The successive fractured verdicts in UP elections until 2007 were often regretfully interpreted in terms of the state’s fractured society. But now it is an acknowledged fact that UP has only caste leaders in various parties.
In the eighties, when Kanshi Ram had started building his Bahujan Samaj Party, he had started Dalit rallies. Then all the political parties condemned it. Today they are bitten by the same bug. Even the Congress has recovered some lost ground only after it jumped on the caste bandwagon.
The caste complexities in the state can be gauged from the fact that besides upper castes, there are 66 SC groups and 79 OBC groups. Questions in discussion are like this: “Where are the upper castes going? What about the most backward castes like the Kushwahas, Kahars, Kewats, Koeris, Kumhars and Gadarias? Do you think the Kurmis will stay with the Congress (Beni Prasad Verma influence)? What about the non-Yadav/non Kurmi backwards? Which side are the Muslims taking?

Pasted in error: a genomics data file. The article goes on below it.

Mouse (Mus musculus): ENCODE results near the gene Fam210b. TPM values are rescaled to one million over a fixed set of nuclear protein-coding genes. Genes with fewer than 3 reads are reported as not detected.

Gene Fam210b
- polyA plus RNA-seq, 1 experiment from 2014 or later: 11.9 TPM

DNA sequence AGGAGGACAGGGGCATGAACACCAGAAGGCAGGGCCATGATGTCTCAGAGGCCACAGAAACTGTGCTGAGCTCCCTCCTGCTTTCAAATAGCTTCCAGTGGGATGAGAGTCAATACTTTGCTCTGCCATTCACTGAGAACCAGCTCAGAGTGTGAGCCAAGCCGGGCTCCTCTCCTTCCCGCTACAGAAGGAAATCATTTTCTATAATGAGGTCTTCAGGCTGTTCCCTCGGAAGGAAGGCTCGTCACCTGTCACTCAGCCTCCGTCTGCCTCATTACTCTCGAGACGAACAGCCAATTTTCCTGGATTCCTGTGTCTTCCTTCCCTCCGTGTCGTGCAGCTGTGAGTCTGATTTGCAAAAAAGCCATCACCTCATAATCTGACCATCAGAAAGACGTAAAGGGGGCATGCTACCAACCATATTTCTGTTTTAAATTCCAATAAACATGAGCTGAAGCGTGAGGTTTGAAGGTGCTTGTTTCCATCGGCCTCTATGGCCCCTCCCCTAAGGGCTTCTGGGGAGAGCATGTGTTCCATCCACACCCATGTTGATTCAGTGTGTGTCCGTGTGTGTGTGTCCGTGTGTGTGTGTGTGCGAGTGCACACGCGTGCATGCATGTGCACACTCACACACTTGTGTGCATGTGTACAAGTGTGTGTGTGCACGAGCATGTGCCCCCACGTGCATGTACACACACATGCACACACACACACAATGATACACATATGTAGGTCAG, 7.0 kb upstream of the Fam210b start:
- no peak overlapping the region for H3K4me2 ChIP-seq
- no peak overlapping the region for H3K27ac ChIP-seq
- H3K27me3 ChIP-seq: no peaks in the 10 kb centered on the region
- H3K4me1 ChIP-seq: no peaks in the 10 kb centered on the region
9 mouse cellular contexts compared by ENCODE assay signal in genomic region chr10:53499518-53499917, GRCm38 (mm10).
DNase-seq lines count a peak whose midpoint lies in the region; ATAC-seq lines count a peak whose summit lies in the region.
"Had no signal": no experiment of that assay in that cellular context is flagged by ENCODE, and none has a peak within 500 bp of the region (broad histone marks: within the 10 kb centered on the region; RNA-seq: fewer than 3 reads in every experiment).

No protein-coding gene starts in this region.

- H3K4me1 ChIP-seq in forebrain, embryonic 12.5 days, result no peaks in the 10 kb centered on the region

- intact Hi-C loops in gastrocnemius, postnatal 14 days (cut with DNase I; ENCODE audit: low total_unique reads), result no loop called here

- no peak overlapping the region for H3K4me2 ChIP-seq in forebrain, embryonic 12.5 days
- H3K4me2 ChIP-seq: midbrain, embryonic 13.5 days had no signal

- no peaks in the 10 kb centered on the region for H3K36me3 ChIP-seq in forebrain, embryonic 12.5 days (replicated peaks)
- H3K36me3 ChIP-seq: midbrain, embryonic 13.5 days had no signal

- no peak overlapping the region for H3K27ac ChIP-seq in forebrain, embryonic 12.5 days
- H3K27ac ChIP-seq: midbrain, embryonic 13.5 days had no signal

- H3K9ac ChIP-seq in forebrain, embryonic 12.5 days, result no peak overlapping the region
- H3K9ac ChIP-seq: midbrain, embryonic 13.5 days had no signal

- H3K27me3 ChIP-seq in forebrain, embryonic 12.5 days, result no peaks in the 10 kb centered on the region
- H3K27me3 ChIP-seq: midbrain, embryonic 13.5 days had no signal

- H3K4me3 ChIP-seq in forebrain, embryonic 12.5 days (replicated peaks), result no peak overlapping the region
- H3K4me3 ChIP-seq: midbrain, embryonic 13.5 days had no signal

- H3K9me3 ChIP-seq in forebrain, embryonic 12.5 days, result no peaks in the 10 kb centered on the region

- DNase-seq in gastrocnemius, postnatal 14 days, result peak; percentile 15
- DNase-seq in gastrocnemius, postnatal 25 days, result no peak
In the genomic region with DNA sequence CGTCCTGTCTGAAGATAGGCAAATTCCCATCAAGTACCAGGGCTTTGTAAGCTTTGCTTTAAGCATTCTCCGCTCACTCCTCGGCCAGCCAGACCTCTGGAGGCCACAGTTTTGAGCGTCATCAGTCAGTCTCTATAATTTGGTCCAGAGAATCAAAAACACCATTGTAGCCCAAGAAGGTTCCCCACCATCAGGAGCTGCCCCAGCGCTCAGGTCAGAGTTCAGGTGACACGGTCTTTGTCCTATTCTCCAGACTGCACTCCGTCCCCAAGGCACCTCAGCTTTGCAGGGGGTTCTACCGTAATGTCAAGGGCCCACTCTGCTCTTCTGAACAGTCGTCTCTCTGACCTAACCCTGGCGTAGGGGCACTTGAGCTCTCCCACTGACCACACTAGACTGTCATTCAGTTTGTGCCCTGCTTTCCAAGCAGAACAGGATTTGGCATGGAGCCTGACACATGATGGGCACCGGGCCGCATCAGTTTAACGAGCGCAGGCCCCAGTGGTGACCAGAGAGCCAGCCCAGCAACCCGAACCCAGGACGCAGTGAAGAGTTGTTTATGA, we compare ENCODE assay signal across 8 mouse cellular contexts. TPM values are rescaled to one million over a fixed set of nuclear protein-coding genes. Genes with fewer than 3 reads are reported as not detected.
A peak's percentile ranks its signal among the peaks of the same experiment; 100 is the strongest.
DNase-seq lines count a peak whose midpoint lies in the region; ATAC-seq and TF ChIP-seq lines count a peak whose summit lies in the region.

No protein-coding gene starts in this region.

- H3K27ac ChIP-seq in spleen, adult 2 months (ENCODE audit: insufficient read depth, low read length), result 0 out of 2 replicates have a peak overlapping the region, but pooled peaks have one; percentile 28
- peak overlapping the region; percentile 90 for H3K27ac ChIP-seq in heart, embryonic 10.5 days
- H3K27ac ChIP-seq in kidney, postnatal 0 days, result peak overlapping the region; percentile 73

Pushpesh Pant of JNU, currently on a tour of east UP, is unhappy that the Congress also is going the same way. “I don’t (condone) Mulayam Singh Yadav and Mayawati for pursing caste politics. But then they have a caste identity. But why should Rahul Gandhi indulge in caste and minority appeasement in his campaign? He could have walked a lonely furrow like his father without worrying about the prospects.”
Pant says the Congress might do better than last time but still remain far behind the SP or the BSP.
The BJP’s social unification plank through Hindutva stood directly in opposition to the Mandal agenda in 1990 (“we will rejoin through culture what they destroy with caste”). But more than 20 years later, caste has won the day.